Follow our Walk: 7 million steps to help children’s mental health


SASKATOON – To paraphrase Brett Mavriik, if you’re agitated and determined to make a difference you can pretty much do anything. That includes walking across Canada to raise awareness and money for children’s mental health.

“Pretty much anywhere you go if there’s a disruption, which children with mental health may have if they’re ostracized, they’re pushed out. They never have a chance and I don’t think that’s fair,” says Mavriik.

Mavriik and his husky, Nymeria, are midway through their seven-million step journey from Toronto to Whistler, B.C. The adventure started on Sept. 28, 2015 and will take almost a year to complete.

Despite being in pain, Mavriik will persevere in the hopes of bringing change.

“There’re a lot of sad stories out there. I talked to a lot of police, over 25 police across the whole way and mental health is a major issue in a lot of their calls. It’s a big, big problem.”

“I’m sorry, but with the hashtag awareness and everything most people still don’t want to talk about it. They don’t want to admit it. They don’t want to admit that maybe their child has a mental health issue because it looks bad on them and that’s the worst thing you can do.”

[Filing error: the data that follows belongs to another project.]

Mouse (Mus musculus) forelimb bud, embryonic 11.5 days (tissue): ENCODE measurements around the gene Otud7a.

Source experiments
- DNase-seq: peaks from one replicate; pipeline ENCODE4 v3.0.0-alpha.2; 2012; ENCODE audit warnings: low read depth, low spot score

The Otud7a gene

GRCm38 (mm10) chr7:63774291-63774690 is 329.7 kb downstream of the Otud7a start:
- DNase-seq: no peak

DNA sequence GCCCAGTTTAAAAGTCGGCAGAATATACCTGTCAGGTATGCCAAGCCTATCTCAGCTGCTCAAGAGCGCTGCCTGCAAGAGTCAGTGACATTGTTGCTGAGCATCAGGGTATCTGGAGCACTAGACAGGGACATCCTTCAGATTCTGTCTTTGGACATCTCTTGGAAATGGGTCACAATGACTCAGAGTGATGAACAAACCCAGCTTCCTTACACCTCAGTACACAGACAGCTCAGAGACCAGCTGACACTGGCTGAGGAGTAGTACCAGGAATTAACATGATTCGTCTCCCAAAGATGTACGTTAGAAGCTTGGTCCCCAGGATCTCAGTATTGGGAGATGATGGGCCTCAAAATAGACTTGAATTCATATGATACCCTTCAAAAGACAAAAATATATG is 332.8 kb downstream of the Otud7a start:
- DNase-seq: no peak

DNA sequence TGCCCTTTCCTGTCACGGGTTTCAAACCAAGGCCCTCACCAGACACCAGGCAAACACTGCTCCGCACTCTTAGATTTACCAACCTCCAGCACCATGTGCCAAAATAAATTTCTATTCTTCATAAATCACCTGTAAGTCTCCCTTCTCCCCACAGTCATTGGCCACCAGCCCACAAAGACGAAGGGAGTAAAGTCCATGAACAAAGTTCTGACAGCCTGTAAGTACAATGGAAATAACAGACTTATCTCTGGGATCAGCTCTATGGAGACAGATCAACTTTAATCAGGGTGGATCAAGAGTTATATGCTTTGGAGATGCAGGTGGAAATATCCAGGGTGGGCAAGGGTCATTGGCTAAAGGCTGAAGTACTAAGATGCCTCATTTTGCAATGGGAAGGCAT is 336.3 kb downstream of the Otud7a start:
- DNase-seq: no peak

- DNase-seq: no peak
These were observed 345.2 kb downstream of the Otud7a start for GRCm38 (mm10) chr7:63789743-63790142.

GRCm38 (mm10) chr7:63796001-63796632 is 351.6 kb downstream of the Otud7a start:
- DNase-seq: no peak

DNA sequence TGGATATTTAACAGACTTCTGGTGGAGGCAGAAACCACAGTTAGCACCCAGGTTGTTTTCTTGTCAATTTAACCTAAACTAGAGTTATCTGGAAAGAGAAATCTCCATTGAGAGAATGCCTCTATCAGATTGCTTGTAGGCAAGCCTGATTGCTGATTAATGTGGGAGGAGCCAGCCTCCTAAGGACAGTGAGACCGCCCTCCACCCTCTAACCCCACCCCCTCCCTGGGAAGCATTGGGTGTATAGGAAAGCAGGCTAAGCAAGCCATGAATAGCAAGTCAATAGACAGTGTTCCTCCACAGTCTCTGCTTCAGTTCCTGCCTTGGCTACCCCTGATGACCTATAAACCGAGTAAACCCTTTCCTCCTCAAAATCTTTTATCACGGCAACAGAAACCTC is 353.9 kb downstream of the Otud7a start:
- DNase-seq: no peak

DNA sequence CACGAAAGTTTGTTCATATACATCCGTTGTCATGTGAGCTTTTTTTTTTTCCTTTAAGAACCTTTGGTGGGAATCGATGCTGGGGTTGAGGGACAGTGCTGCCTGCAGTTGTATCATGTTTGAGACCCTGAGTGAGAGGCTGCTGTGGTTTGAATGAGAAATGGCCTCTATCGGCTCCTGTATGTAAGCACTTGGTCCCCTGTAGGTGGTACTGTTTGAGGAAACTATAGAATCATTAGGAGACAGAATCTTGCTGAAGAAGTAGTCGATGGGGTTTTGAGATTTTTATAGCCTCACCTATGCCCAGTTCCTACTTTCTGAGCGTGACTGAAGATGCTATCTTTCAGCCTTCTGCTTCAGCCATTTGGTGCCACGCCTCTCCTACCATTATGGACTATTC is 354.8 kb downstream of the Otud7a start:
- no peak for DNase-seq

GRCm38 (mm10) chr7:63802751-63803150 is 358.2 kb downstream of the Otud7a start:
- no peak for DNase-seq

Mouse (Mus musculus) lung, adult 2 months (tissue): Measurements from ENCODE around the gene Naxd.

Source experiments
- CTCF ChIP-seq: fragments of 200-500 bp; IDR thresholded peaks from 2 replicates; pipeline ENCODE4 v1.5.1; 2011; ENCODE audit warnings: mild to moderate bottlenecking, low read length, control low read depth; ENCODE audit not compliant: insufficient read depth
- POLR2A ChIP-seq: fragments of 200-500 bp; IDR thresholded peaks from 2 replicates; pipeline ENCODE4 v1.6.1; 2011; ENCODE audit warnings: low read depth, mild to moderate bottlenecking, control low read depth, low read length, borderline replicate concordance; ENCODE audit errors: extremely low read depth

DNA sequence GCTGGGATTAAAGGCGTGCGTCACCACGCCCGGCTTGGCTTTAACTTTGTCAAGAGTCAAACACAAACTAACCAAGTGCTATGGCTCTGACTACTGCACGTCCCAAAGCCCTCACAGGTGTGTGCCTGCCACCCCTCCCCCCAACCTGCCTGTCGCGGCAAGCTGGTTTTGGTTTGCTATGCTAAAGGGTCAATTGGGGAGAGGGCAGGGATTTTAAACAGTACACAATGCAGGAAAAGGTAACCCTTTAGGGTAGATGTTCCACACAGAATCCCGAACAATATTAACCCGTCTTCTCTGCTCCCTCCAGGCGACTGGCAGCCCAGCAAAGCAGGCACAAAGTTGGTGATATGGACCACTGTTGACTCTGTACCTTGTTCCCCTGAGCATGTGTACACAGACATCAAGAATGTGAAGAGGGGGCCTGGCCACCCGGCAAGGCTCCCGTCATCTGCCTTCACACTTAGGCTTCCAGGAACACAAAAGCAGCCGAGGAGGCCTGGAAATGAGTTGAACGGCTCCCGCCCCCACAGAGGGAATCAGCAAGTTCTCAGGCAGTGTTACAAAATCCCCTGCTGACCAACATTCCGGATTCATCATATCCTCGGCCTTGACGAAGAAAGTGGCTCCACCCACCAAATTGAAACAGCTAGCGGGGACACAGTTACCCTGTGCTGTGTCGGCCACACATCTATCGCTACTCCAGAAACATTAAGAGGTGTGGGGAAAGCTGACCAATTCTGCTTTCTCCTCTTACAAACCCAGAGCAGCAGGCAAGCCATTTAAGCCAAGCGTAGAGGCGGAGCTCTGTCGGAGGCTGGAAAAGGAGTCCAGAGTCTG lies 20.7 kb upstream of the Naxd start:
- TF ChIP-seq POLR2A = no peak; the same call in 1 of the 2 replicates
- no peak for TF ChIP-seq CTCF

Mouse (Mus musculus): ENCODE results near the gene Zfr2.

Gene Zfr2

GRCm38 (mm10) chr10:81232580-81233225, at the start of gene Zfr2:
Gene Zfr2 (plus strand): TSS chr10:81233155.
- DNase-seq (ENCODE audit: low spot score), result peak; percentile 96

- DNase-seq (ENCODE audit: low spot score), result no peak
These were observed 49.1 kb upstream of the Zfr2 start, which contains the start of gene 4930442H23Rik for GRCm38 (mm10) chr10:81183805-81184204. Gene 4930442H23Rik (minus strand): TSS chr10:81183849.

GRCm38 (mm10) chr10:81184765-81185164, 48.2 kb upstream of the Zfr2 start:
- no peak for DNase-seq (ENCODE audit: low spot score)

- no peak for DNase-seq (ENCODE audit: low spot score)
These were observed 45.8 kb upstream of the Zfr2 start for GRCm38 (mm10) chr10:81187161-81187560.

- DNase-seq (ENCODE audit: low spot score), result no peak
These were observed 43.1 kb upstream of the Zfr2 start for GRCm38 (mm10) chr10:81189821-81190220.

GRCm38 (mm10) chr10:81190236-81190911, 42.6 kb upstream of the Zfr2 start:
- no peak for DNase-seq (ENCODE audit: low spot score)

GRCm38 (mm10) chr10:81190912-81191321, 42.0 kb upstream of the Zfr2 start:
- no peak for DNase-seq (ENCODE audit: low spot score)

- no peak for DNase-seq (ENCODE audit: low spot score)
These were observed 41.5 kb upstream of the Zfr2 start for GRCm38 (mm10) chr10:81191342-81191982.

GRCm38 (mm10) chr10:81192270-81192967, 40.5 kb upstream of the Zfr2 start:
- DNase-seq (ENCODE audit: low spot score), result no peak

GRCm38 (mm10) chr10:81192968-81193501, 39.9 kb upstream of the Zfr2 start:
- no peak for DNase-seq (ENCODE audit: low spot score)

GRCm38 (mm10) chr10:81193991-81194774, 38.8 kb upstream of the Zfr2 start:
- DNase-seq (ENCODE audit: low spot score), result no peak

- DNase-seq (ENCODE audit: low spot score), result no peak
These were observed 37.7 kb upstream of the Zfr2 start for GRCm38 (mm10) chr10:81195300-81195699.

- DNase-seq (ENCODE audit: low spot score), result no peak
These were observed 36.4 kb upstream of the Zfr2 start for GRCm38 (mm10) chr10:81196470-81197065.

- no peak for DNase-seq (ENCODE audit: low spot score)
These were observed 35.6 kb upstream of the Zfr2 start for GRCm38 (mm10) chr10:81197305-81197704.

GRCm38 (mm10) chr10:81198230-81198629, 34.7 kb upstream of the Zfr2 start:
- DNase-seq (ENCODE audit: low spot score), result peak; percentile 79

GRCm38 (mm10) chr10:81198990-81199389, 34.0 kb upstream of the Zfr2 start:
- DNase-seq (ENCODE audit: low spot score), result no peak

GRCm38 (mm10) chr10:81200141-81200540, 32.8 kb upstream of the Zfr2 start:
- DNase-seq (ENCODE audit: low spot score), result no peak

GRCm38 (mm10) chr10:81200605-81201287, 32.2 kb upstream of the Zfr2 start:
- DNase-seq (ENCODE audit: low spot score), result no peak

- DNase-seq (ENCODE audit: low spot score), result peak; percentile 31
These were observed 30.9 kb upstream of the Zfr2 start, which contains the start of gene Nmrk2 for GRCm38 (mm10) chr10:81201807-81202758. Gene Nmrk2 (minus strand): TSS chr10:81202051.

Mavriik admits the journey hasn’t been a walk in the park, but he’s found strength in the little things.

Mavriik plans to write a book – 7 Million Steps – about his adventure gathering elements from first hand stories across Canada.

“I’m not out here writing my book, I’m out here building it. I can’t sit in Toronto and try to tell everyone this is how it is unless I actually get out there and know how it is, talk to enough people and get enough views and sum it all up.”

The pair left Saskatoon on Sunday and will continue their trek up Highway 16 to Edmonton. This brings them one step closer to Mavriik’s personal goal of climbing Whistler Mountain.

“Climbing the mountain is kind of a personal for me. It’s kind of like I’m taking the mountain that I carry on my shoulders and I’m putting it up there to get it off of my shoulders and just free myself from everything.”

To follow a true maverick, you can visit or CAMH Foundation.


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